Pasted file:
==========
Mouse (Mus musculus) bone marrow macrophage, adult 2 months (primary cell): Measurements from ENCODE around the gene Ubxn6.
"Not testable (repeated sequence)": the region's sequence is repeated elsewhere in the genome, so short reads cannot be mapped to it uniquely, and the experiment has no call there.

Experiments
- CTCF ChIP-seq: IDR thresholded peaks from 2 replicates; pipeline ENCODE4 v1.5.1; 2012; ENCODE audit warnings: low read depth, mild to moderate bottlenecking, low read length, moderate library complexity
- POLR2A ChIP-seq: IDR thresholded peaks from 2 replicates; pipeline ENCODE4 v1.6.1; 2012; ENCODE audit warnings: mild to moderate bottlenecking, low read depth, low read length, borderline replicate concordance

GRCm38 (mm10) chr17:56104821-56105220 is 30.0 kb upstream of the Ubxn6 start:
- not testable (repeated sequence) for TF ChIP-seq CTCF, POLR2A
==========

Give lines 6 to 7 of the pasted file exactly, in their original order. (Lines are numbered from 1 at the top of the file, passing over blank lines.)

GRCm38 (mm10) chr17:56104821-56105220 is 30.0 kb upstream of the Ubxn6 start:
- not testable (repeated sequence) for TF ChIP-seq CTCF, POLR2A